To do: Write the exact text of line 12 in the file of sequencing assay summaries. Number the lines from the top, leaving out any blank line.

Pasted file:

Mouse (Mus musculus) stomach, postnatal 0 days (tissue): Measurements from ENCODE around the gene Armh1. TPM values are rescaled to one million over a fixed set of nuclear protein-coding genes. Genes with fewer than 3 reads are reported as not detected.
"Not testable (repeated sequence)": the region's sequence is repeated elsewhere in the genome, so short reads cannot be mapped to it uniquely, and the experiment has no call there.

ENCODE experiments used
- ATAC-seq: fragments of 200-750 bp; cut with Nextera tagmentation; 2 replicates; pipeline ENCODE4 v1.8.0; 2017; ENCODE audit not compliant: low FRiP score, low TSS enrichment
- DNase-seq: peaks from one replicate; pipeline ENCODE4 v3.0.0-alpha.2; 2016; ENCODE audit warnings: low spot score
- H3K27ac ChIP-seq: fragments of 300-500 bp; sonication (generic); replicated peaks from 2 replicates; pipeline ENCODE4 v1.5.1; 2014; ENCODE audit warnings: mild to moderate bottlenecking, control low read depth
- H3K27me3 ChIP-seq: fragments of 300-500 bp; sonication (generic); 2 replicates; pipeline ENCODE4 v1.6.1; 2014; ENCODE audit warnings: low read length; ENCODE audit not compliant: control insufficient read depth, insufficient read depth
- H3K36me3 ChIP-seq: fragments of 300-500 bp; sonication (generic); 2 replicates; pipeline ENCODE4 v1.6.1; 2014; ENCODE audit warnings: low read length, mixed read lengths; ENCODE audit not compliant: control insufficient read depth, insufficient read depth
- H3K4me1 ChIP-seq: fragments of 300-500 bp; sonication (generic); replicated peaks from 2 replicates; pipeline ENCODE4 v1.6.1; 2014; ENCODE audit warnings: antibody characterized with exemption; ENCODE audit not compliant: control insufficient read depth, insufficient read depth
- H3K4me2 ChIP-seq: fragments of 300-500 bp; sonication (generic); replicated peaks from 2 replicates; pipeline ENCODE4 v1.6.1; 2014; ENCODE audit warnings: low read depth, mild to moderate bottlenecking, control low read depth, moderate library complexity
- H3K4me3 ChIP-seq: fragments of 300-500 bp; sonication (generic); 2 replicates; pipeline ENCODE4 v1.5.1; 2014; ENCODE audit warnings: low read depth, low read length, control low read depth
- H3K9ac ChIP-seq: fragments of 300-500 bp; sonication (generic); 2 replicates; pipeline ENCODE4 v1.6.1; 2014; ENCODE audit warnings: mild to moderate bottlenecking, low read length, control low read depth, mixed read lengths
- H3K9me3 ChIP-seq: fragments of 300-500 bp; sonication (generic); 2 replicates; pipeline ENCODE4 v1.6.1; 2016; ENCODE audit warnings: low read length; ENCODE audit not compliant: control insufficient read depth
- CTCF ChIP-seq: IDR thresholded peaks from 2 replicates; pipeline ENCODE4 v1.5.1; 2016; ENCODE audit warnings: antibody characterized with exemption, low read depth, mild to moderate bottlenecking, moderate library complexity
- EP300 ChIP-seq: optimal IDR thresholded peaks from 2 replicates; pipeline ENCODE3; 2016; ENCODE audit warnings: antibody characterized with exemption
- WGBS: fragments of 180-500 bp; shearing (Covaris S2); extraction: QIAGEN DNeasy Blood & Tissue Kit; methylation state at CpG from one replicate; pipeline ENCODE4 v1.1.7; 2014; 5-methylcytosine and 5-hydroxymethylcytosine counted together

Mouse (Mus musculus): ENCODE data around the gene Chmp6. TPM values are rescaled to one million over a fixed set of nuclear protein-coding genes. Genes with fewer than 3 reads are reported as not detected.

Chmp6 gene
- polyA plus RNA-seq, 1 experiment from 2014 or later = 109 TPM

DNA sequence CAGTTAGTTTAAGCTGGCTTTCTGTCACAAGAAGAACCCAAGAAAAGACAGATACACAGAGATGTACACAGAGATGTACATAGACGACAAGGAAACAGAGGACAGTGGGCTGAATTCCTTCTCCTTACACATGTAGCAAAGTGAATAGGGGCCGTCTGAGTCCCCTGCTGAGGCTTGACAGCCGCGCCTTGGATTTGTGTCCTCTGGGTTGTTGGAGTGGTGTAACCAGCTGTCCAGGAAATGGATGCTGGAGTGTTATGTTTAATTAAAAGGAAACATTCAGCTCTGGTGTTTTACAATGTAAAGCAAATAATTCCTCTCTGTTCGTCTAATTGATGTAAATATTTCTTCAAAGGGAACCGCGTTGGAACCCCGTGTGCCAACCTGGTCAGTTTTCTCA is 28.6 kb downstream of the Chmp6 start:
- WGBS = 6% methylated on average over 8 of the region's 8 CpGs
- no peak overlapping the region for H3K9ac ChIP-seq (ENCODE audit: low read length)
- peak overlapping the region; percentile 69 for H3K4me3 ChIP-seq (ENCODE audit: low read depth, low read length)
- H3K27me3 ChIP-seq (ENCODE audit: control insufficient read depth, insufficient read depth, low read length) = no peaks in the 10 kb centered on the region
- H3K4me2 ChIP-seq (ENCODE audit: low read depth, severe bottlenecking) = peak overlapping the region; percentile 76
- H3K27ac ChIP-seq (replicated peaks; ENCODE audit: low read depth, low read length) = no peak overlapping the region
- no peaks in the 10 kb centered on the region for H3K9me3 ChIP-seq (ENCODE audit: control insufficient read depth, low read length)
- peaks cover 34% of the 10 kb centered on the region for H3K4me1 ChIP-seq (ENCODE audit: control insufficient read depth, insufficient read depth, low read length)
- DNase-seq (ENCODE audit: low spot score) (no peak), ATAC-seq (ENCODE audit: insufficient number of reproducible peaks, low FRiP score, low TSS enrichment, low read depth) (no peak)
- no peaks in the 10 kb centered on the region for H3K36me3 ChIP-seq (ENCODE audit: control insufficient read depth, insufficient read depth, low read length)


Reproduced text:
- H3K9ac ChIP-seq: fragments of 300-500 bp; sonication (generic); 2 replicates; pipeline ENCODE4 v1.6.1; 2014; ENCODE audit warnings: mild to moderate bottlenecking, low read length, control low read depth, mixed read lengths